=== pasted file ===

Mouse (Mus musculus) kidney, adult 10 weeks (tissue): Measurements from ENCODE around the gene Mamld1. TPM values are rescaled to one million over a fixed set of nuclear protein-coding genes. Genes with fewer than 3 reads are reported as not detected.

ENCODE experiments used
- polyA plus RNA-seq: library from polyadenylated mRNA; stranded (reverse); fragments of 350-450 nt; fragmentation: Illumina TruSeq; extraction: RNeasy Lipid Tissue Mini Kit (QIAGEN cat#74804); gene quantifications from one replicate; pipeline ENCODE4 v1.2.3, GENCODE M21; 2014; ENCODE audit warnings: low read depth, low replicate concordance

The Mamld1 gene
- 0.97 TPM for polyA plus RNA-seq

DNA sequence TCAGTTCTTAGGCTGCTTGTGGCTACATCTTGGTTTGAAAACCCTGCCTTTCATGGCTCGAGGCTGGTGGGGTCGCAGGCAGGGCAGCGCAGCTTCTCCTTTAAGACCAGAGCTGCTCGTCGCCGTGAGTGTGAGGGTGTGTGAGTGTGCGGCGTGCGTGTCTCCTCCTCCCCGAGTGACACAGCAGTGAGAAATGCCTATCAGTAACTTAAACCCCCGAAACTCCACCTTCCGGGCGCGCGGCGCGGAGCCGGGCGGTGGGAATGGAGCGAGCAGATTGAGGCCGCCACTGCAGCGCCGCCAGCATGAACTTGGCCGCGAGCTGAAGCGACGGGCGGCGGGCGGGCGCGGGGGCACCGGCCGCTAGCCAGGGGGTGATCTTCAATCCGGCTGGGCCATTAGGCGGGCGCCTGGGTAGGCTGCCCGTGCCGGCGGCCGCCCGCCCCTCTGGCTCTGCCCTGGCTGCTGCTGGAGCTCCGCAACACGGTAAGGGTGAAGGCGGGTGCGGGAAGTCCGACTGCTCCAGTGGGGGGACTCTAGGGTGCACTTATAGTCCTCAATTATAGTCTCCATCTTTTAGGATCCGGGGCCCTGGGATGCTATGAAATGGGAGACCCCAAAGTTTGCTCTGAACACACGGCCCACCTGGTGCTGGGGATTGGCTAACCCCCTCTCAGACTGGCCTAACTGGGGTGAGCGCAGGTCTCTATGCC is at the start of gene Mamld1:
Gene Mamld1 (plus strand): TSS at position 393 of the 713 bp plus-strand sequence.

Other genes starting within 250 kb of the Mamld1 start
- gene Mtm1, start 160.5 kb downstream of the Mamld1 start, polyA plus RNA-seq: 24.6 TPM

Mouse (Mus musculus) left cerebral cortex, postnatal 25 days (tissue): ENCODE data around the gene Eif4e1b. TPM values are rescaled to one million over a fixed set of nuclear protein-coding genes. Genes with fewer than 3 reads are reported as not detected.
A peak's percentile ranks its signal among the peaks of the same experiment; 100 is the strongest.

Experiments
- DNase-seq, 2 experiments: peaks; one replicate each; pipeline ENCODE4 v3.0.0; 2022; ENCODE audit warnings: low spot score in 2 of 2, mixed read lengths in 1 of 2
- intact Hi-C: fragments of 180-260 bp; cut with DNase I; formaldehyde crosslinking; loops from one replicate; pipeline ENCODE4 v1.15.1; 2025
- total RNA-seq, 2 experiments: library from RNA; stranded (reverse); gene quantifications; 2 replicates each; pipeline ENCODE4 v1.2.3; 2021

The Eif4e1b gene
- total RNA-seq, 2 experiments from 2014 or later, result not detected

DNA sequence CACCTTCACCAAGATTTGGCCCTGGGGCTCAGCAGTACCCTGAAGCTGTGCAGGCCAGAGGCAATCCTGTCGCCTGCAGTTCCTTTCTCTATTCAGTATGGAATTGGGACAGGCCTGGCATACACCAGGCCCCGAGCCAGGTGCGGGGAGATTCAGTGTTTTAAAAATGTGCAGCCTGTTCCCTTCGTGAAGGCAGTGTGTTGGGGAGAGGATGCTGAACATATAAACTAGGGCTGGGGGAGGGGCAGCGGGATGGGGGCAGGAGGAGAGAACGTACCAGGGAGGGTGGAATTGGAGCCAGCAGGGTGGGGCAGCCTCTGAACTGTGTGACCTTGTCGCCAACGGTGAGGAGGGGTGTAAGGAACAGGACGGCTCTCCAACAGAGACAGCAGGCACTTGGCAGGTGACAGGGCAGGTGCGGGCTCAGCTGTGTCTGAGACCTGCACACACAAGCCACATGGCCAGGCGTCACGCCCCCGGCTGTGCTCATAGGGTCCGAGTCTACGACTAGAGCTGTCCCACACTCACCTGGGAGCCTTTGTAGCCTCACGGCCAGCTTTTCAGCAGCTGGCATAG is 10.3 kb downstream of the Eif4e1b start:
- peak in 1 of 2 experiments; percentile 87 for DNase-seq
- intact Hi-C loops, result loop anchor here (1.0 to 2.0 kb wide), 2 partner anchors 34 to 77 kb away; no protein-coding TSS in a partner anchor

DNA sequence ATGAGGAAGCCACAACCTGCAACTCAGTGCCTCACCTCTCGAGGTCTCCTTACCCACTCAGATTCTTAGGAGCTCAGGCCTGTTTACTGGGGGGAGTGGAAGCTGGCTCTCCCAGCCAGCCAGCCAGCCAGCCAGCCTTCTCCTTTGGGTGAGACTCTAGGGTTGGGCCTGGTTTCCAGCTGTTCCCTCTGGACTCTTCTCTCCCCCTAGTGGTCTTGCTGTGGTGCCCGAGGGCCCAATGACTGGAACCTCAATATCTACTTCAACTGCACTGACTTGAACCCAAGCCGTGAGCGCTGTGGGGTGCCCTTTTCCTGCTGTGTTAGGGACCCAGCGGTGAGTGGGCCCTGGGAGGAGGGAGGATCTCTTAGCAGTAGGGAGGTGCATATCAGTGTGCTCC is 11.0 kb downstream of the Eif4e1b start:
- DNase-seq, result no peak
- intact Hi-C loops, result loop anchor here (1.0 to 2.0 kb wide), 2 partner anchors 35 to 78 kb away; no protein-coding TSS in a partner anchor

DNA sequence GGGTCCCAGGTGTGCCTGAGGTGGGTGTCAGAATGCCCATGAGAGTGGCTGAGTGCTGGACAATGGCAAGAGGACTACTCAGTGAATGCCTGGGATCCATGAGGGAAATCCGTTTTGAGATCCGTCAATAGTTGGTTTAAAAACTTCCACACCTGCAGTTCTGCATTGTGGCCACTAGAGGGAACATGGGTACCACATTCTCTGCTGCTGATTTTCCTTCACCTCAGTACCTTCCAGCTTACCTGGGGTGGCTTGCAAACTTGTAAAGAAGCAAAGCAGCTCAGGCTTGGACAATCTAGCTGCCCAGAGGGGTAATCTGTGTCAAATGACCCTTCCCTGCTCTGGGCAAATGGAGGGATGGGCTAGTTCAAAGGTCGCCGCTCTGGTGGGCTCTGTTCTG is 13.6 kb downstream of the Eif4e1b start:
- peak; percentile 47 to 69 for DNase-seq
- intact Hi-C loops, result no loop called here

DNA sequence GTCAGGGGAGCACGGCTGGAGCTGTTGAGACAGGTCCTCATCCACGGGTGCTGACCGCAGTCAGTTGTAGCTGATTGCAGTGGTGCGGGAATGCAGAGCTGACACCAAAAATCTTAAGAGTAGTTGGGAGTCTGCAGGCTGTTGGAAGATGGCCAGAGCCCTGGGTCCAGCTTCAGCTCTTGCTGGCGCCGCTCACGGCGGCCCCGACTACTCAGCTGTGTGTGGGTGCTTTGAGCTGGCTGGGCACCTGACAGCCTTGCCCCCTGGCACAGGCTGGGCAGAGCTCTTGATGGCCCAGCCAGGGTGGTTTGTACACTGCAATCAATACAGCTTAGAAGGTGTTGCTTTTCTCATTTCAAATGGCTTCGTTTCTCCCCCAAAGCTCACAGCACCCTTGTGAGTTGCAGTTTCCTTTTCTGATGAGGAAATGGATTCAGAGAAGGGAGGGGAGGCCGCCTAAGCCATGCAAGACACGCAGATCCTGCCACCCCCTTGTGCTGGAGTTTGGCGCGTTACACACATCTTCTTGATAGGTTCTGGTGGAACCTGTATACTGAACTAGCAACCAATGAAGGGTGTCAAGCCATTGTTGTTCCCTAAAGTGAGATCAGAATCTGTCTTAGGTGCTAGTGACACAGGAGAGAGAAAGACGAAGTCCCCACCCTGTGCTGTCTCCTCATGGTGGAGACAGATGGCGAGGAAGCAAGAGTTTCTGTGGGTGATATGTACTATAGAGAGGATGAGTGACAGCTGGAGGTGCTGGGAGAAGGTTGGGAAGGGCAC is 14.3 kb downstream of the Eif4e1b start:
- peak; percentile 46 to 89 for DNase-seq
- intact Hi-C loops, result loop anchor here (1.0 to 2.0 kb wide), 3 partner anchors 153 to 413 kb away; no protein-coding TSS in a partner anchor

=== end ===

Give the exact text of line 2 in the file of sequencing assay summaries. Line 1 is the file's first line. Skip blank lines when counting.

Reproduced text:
ENCODE experiments used